I’ve had many issues with NYPD Blue over the years. The dialogue never sounded like people actually talking (though I had yet to get used to showrunner David Milch’s style of speech, which I now love); the police interrogations always seemed to pale compared to Law & Order or Homicide (and given what we know about the NYPD look particular dated now) and the characters never really appealed to me. But even if you are willing to acknowledge the quality of the writing and acting, there is one thing that even devoted fans agree on: the death of Sylvia, Andy Sipowicz’s wife was the jump-the-shark moment. Even the method was clumsily done; she wasn’t the target of a crazed killer, but the victim of a stray bullet from the father of a victim who just couldn’t believe the man she was prosecuting would see justice.

Now I understand that Sharon Lawrence had gotten offers to work on other series, so killing her off might have been logical. But she had already done so in 1997, when she left to work on the ultimately failed NBC sitcom Fired Up.) Milch had accommodated her by demoting her to a recurring character in 1997 and when the series died, he was more than willing to welcome her back as a regular. Even though she was about appear in the series Ladies Man which would last two years longer, I find it hard to believe that given Milch’s previous accommodation for her, he couldn’t have worked out some kind of arrangement. Hell, when Charlotte Ross got pregnant on the show in Season 11 and her character had just married Sipowicz, the writers were willing to work around it without killing her off. (Granted, we never saw her character again, but still…)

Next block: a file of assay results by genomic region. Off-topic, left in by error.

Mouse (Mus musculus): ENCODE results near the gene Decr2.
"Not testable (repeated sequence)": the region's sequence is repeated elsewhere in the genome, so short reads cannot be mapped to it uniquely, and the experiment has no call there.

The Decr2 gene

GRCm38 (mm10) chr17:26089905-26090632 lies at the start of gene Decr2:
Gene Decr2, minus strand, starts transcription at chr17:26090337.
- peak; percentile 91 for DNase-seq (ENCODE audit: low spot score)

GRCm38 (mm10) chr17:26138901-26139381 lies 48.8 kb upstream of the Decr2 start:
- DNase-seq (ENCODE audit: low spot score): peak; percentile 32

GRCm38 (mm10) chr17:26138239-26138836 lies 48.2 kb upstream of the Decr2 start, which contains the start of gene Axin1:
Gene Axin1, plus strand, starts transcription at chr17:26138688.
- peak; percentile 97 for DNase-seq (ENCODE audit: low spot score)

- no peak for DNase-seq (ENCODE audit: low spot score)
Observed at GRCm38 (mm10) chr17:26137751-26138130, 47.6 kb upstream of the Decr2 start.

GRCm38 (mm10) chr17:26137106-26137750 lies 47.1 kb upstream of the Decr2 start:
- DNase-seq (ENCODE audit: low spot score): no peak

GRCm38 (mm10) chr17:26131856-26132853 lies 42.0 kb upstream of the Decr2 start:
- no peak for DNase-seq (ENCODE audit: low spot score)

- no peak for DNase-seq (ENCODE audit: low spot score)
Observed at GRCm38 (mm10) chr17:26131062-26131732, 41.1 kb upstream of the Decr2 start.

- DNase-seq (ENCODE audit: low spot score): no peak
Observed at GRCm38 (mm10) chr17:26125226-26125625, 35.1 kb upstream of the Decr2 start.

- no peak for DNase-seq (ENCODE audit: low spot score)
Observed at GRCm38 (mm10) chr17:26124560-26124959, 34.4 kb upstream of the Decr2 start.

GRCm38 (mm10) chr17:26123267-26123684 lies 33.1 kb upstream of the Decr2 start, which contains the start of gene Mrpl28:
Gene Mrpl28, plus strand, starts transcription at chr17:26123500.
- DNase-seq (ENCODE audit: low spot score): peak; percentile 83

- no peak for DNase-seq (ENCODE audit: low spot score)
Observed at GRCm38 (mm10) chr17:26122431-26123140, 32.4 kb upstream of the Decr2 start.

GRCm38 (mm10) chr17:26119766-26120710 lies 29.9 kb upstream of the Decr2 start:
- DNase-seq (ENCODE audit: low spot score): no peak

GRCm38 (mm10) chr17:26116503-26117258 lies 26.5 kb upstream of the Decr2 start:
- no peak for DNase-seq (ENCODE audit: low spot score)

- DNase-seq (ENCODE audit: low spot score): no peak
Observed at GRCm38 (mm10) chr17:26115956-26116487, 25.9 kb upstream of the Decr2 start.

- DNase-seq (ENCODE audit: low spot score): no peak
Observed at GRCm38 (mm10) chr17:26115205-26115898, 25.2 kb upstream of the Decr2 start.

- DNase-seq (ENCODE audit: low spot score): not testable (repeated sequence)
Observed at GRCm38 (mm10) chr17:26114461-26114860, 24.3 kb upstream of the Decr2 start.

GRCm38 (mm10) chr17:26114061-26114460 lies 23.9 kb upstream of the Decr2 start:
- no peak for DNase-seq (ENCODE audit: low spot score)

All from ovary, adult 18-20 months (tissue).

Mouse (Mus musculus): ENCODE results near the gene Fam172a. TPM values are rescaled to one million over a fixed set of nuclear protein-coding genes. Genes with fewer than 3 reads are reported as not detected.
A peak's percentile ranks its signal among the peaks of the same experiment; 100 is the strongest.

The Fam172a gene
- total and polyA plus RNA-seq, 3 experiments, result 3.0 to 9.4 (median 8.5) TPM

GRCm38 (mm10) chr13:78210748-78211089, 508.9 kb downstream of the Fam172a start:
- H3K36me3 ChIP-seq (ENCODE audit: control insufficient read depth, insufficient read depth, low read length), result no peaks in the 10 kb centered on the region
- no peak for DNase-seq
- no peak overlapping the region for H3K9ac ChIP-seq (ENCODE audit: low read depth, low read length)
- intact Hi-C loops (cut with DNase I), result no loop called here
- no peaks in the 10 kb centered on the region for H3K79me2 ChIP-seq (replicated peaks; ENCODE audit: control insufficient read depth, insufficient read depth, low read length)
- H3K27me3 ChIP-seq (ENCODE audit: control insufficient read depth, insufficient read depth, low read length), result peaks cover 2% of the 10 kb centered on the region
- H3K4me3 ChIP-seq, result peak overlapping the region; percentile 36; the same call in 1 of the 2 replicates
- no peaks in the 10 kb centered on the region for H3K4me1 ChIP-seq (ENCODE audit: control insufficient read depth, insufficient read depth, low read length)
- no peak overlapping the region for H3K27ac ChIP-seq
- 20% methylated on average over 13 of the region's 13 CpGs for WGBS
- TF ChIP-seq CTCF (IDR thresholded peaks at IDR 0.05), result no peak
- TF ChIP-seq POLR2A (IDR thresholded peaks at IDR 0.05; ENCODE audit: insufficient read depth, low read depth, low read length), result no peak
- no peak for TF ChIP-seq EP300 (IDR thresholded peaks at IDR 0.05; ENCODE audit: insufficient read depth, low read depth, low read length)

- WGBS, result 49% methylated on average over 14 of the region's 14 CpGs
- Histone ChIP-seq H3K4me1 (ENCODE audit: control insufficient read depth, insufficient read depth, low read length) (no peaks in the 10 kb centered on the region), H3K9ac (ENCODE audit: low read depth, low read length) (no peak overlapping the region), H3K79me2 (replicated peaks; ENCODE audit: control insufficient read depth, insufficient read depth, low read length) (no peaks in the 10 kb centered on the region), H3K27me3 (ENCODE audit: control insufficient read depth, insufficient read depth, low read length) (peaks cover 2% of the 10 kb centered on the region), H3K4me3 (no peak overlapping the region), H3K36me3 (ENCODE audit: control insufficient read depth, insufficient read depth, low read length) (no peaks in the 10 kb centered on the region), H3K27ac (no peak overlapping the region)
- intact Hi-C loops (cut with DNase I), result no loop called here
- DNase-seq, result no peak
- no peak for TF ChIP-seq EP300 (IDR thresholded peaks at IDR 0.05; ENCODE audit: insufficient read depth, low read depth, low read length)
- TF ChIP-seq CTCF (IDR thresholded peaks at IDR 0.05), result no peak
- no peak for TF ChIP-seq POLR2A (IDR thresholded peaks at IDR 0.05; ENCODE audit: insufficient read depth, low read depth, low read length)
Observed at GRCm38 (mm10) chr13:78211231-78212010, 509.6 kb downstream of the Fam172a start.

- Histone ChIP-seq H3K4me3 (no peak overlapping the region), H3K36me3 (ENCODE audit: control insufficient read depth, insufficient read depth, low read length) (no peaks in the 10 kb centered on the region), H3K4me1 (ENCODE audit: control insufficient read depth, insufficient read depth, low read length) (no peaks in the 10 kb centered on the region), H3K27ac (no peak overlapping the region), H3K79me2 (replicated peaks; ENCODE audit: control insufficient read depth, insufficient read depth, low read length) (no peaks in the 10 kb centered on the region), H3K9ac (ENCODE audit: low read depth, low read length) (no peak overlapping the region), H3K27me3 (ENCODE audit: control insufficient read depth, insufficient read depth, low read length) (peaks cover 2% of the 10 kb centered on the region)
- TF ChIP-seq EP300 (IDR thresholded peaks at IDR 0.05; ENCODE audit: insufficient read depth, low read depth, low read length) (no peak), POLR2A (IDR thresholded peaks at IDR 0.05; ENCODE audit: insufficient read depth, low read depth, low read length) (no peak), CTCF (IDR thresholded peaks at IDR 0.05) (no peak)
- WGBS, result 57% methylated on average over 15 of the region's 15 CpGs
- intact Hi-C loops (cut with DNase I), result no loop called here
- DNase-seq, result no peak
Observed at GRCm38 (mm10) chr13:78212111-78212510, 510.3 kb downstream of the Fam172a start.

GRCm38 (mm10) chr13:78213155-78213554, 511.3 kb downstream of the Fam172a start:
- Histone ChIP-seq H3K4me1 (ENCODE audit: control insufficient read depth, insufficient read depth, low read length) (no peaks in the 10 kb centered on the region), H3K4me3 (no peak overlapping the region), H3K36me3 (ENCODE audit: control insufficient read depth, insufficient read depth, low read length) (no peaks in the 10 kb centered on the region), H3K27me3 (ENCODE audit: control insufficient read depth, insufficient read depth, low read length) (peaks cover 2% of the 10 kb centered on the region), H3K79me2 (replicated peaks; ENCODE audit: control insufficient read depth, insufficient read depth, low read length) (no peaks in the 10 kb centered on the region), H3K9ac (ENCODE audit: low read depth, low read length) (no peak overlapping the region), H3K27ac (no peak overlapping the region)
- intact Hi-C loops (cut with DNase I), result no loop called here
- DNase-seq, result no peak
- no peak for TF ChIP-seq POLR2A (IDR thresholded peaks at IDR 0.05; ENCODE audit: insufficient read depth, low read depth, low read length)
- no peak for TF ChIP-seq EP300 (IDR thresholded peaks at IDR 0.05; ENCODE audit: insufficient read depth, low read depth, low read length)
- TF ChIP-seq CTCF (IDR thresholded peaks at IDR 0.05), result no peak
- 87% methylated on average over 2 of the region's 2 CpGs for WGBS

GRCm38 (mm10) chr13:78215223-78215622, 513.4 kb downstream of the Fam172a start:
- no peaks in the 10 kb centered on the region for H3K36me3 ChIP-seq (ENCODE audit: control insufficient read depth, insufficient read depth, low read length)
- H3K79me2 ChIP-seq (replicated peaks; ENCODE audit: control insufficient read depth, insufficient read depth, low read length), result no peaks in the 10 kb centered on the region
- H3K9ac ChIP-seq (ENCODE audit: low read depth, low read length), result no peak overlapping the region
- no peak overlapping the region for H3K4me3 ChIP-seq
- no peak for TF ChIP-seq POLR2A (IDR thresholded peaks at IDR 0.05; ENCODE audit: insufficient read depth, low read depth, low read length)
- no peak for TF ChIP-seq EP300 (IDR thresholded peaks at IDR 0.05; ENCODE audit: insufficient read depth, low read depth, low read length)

It always seemed like just one more completely unnecessary burden to hand Andy, who by this point had lost his son, suffered prostate cancer and lost his partner. The series never recovered. The following season, the writing process under Milch became so impossible to handle, he ended up resigning afterwards. The following season, the remaining interesting characters were gone and the series would be known only for its continued pressing of what they could get away with on broadcast television. Would all of this have changed had Sylvia stayed alive? Who knows? But it sure as hell made the series a lot harder to enjoy.